The past week has seen some fantastic progress made in the fight against sexual exploitation in the porn industry. Pornhub have announced that they have removed, and will continue to remove, any videos not uploaded by “verified partners” after a New York Times piece exposed the site’s further complicity in rape, abuse, and exploitation, building on previous stories by the Sunday Times and the BBC.

Of course, any direct action taken to stem the tide of exploitative material on the site is a positive, but this isn’t the end of the road by a long stretch. For years, Pornhub, its parent company Mindgeek, and all of the loose collection of tube-style porn sites have acted with effective impunity when it comes to their involvement with illegal content. They have shirked responsibility for any of the content that ends up on the front page, laying the blame instead at the feet of those who upload to the site.

While the uploaders themselves can’t be absolved of responsibility for their involvement in promoting and producing abusive and exploitative content, this is a systemic issue, and not solely one of exploitative individuals capitalising on lax uploading safeguards.

Pornhub has created a culture that promotes objectification, sexual violence, and racist and misogynistic attitudes about and towards women. The very nature of its business model has meant that content is created and proliferated at near-lightspeed, with millions of videos being uploaded every year. This creates a vicious cycle: the attitudes that permeate the videos become entrenched in the mind of the consumer; as the users’ demand for violative content becomes more extreme, the content needs to reflect this and is created accordingly.

This is all despite Pornhub’s “Terms of Service”, which expressly prohibit the posting of:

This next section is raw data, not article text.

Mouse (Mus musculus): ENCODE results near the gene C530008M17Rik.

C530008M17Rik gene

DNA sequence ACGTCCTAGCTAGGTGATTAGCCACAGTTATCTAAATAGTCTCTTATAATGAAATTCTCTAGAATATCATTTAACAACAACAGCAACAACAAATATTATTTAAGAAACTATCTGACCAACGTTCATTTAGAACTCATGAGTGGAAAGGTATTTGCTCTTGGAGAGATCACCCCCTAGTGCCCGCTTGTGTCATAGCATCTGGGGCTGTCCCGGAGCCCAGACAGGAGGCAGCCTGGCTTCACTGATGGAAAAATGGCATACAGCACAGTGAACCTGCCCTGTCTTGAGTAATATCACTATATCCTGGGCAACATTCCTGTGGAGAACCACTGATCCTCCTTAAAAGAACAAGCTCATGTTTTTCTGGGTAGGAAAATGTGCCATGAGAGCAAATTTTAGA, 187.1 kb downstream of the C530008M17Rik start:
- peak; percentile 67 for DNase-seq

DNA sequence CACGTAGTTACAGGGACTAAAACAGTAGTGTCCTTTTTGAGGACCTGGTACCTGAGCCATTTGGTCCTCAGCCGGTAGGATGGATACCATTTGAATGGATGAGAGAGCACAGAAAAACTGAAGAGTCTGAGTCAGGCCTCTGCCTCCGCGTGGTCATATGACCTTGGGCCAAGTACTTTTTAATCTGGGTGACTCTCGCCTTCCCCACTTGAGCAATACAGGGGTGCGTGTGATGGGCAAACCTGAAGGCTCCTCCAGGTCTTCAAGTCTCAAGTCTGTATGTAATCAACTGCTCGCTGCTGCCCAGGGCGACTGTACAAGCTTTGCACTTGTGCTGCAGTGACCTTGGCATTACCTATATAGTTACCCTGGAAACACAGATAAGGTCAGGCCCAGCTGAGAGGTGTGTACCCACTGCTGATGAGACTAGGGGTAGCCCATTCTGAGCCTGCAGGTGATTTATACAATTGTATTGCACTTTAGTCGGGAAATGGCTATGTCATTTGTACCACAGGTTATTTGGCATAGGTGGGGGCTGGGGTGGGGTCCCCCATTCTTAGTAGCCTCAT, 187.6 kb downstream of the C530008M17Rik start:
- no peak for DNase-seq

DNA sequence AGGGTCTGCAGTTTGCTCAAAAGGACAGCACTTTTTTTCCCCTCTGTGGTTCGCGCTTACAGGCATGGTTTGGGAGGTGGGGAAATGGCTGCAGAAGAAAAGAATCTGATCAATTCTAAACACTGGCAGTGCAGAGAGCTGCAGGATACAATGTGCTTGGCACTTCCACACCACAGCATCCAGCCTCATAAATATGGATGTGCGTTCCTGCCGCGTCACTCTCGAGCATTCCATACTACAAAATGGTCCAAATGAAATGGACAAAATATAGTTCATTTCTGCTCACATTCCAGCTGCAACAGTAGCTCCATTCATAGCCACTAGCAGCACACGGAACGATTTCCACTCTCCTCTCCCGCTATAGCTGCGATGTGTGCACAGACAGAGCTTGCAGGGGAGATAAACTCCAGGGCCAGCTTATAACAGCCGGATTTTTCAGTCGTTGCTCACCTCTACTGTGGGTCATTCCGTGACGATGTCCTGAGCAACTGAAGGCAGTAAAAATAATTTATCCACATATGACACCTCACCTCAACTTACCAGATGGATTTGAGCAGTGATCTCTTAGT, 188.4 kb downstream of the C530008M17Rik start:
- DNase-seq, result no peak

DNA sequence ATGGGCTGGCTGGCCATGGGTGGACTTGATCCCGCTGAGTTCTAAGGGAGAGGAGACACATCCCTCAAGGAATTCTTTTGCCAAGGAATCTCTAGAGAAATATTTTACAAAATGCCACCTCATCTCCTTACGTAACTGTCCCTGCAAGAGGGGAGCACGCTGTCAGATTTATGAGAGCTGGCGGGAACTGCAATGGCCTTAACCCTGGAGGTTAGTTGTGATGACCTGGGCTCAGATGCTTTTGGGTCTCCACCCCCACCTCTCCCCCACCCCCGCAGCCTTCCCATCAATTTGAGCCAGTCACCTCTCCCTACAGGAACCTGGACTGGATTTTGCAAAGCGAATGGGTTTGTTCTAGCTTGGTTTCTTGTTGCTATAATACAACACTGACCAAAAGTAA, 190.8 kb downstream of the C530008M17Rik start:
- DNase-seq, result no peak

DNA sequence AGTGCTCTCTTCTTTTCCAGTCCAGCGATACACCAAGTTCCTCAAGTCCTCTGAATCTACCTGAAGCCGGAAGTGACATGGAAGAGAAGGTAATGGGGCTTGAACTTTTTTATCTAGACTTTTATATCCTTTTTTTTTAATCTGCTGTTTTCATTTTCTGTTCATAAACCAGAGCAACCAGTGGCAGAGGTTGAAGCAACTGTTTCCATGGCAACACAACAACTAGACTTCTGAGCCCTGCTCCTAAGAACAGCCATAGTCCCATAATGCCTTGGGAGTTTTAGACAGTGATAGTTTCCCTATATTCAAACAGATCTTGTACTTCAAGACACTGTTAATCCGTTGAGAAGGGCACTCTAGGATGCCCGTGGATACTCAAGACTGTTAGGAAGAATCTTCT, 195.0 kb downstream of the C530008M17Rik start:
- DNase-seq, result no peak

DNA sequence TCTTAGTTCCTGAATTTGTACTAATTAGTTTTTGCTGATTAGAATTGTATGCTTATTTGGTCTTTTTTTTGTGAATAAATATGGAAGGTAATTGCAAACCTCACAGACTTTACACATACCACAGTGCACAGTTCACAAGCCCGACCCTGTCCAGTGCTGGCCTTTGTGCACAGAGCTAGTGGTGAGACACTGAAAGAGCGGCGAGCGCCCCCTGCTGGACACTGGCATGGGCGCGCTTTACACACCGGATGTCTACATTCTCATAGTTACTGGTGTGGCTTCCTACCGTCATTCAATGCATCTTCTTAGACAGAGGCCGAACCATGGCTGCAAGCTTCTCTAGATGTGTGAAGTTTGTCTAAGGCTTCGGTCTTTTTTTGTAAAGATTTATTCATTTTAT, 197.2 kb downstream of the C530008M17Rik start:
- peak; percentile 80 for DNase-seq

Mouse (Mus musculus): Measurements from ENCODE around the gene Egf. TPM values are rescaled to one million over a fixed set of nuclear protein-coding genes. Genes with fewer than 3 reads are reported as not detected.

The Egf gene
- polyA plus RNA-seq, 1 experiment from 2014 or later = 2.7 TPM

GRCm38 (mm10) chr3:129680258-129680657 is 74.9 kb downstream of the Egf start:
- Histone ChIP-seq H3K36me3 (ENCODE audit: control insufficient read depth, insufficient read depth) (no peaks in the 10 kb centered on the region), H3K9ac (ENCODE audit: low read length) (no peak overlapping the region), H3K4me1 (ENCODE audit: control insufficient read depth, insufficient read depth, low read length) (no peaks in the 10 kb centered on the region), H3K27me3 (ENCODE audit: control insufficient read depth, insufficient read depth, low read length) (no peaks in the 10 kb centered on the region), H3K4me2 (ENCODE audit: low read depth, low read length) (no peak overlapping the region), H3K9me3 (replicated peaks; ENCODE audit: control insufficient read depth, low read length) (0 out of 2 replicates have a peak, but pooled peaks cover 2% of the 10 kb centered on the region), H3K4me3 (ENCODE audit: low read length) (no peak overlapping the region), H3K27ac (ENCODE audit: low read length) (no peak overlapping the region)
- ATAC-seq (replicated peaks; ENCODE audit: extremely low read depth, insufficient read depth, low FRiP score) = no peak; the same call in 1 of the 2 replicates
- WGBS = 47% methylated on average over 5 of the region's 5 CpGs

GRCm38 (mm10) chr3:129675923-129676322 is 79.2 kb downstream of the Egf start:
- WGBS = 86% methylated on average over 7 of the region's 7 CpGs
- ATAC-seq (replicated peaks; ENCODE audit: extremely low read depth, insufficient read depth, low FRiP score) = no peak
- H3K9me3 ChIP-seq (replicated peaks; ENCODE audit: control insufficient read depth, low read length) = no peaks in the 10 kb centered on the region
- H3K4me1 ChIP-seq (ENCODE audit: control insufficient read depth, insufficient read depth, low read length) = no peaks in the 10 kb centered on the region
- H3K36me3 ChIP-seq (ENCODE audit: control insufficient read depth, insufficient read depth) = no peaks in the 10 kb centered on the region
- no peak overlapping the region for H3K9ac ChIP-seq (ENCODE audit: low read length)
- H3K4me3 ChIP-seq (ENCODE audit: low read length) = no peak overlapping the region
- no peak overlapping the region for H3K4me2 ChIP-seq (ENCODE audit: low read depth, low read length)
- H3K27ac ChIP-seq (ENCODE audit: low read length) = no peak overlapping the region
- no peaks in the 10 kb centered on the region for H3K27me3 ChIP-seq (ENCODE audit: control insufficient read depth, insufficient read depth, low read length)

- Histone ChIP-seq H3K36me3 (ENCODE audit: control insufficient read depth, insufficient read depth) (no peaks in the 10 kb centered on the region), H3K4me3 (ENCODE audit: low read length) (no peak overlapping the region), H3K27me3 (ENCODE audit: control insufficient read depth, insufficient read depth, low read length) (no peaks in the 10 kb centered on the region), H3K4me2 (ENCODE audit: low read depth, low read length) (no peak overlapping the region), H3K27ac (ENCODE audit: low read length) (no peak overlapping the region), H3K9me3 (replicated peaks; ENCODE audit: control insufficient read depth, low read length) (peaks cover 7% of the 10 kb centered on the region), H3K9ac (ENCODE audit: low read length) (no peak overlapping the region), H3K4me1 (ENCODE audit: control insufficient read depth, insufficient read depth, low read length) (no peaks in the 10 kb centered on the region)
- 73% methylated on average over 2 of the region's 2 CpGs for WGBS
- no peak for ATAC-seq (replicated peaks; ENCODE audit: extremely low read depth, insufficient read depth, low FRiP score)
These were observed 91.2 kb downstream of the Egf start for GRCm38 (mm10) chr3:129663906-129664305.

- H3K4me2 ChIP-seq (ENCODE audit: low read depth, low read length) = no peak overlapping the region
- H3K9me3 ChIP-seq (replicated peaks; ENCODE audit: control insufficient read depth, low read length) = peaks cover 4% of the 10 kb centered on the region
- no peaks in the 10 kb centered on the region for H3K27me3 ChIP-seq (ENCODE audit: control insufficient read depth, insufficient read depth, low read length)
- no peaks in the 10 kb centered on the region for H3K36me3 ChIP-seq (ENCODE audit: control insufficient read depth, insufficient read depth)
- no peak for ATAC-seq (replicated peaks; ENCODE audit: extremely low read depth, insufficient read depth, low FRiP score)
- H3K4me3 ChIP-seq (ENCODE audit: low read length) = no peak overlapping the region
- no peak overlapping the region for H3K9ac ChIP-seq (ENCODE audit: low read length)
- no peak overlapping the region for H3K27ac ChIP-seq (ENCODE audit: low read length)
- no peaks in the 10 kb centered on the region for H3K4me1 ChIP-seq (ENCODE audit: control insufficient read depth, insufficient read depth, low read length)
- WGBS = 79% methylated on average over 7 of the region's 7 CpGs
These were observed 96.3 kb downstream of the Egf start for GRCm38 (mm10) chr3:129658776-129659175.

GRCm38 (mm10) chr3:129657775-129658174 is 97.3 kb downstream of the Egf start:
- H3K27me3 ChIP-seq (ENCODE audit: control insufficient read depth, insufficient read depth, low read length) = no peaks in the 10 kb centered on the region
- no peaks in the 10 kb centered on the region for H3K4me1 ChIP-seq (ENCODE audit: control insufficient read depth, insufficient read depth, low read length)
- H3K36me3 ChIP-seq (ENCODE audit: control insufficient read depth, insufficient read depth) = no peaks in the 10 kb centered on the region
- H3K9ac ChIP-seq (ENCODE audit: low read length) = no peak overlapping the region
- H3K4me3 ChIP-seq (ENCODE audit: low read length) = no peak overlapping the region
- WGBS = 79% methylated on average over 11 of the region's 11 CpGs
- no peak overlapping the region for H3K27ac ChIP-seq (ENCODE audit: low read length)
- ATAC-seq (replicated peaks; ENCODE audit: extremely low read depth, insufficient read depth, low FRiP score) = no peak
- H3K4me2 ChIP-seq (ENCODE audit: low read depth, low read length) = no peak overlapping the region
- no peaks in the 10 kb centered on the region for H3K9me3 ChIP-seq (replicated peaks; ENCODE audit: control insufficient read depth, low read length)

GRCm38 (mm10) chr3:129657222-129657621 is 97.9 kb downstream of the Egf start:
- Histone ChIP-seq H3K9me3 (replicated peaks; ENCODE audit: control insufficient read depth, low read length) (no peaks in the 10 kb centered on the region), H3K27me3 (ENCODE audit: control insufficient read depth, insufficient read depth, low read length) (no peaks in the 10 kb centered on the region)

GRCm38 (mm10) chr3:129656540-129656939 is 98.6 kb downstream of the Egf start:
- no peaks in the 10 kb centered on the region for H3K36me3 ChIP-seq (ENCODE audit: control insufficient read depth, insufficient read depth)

“…any Content that is obscene , illegal, unlawful, fraudulent, defamatory, libelous, harassing, hateful, racially or ethnically offensive, or encourages conduct that would be considered a criminal offense, give rise to civil liability, violate any law, or is otherwise inappropriate”

Clearly warm words from Pornhub, who have failed to enforce their terms of service for years (until it came under scrutiny from almost the entire world). This is why Pornhub’s “self-regulation” by removing content is only the first step. They simply cannot be trusted to carry out meaningful regulation on their own.

This is why it is imperative that the UK Government recognise that porn sites should be included within “Category 1” as outlined in the recently-published Full Response to the Online Harms White Paper. Category 1 sites are described as:

“A small group of high-risk, high-reach services will be designated as ‘Category 1 services’, and only providers of these services will additionally be required to take action in respect of content or activity on their services which is legal but harmful to adults.

The evidence shows that sites such as Pornhub have profited from illegal and abusive content for many years. They cannot be trusted to self-regulate otherwise the content would not have been permitted to have been uploaded in such vast quantities in the first instance. Therefore, we are calling for the Government to impose a statutory duty of care on Pornhub and its associated sites to enforce compliance where previously there has been none.

Nevertheless, we must push forward and begin to impose a framework on and around the porn industry, to ensure some accountability. As the recent GirlsDoPorn lawsuit has indicated, this can provide real and tangible recourse for victims of this predatory industry.

This is only the beginning, but it should be heartening. Finally, this unchecked industry is being held to account, and while the road ahead may be long, there is an end in sight.